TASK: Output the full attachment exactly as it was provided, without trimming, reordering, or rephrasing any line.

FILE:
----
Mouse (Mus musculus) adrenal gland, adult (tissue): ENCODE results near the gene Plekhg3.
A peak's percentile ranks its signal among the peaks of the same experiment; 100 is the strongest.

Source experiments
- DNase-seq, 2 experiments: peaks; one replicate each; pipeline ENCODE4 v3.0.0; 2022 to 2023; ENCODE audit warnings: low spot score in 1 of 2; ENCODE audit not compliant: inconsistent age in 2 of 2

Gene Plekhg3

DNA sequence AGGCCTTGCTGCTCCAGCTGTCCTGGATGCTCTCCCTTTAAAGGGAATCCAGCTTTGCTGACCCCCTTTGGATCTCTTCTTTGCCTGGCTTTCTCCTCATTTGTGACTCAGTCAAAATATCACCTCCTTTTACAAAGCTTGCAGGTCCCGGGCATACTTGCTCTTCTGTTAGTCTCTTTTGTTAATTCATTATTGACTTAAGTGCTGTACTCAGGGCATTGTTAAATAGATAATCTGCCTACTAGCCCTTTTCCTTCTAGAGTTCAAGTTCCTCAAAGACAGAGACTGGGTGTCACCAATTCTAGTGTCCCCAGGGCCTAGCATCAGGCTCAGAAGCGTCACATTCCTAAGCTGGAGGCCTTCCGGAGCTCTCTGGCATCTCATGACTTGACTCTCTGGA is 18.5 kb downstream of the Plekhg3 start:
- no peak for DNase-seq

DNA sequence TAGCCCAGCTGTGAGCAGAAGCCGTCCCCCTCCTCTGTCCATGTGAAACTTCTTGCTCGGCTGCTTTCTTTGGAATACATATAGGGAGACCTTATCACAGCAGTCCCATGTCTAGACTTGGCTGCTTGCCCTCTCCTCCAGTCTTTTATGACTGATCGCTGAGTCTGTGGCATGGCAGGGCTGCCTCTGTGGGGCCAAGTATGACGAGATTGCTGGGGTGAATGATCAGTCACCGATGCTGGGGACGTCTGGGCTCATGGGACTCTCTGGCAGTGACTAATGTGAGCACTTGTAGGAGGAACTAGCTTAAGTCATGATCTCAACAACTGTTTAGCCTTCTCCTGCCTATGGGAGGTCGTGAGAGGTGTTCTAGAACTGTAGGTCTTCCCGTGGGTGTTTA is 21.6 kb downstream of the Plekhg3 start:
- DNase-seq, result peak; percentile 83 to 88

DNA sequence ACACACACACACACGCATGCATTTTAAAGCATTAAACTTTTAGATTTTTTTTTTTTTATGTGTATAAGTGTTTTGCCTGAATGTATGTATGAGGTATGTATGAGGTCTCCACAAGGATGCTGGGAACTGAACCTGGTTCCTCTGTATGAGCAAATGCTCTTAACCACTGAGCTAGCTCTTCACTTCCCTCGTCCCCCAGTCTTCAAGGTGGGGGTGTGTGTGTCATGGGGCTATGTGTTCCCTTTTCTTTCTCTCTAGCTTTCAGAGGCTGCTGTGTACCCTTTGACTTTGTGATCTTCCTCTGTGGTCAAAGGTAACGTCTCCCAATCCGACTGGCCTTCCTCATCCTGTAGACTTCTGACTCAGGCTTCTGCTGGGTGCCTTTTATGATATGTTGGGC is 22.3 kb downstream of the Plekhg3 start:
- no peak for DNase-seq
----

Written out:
Mouse (Mus musculus) adrenal gland, adult (tissue): ENCODE results near the gene Plekhg3.
A peak's percentile ranks its signal among the peaks of the same experiment; 100 is the strongest.

Source experiments
- DNase-seq, 2 experiments: peaks; one replicate each; pipeline ENCODE4 v3.0.0; 2022 to 2023; ENCODE audit warnings: low spot score in 1 of 2; ENCODE audit not compliant: inconsistent age in 2 of 2

Gene Plekhg3

DNA sequence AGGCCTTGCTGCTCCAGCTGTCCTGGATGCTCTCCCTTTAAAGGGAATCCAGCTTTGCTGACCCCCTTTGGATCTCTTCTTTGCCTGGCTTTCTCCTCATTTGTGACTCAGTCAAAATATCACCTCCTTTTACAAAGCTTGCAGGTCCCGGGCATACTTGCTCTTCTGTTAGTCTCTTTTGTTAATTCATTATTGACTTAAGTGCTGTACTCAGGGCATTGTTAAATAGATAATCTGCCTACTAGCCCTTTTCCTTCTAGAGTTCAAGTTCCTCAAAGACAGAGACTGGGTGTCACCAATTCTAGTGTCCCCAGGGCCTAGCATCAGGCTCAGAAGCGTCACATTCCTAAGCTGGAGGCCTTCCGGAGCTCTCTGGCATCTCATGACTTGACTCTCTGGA is 18.5 kb downstream of the Plekhg3 start:
- no peak for DNase-seq

DNA sequence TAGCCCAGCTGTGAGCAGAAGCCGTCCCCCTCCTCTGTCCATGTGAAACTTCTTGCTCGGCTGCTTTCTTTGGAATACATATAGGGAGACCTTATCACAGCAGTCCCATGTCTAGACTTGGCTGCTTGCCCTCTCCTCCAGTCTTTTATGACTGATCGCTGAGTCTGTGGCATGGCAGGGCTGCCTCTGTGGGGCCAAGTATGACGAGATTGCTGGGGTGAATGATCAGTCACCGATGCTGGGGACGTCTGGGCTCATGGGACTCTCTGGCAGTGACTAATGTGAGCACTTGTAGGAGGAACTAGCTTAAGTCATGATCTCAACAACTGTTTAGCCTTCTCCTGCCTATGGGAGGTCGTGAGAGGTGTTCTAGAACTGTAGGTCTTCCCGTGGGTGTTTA is 21.6 kb downstream of the Plekhg3 start:
- DNase-seq, result peak; percentile 83 to 88

DNA sequence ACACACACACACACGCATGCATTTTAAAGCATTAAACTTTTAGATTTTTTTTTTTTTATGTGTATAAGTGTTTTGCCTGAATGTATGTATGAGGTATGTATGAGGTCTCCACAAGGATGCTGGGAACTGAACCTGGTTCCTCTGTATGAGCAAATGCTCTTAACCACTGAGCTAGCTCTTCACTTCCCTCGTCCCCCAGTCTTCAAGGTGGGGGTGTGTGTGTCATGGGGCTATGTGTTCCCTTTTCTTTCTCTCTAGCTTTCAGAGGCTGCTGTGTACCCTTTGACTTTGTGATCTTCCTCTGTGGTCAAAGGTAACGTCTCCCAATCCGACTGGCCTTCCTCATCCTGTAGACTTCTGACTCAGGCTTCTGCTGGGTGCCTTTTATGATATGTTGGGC is 22.3 kb downstream of the Plekhg3 start:
- no peak for DNase-seq